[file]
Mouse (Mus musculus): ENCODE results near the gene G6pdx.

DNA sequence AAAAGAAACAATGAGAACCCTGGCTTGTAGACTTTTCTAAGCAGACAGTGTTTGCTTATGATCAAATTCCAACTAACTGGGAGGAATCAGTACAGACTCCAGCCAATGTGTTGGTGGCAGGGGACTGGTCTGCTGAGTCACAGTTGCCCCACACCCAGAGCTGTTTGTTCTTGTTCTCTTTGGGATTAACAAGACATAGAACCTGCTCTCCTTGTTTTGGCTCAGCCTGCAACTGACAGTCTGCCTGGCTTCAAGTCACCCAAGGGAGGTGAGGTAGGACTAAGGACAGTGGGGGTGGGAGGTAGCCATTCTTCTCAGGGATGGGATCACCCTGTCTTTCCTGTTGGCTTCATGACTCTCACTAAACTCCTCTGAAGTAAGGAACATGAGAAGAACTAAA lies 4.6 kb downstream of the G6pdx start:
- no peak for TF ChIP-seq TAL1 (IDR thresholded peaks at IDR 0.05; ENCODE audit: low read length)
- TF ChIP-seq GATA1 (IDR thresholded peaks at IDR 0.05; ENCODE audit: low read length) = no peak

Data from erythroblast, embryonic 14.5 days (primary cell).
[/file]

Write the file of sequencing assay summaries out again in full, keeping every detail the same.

Mouse (Mus musculus): ENCODE results near the gene G6pdx.

DNA sequence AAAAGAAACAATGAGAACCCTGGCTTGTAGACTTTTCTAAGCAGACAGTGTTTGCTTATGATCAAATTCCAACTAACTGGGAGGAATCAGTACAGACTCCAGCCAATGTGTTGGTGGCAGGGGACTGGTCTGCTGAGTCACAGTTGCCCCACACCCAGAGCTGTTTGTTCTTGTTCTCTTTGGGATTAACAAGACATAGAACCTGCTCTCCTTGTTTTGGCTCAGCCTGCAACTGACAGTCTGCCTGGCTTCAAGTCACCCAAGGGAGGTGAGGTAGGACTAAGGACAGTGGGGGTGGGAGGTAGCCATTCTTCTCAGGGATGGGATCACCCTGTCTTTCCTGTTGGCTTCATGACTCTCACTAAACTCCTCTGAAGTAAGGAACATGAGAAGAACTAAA lies 4.6 kb downstream of the G6pdx start:
- no peak for TF ChIP-seq TAL1 (IDR thresholded peaks at IDR 0.05; ENCODE audit: low read length)
- TF ChIP-seq GATA1 (IDR thresholded peaks at IDR 0.05; ENCODE audit: low read length) = no peak

Data from erythroblast, embryonic 14.5 days (primary cell).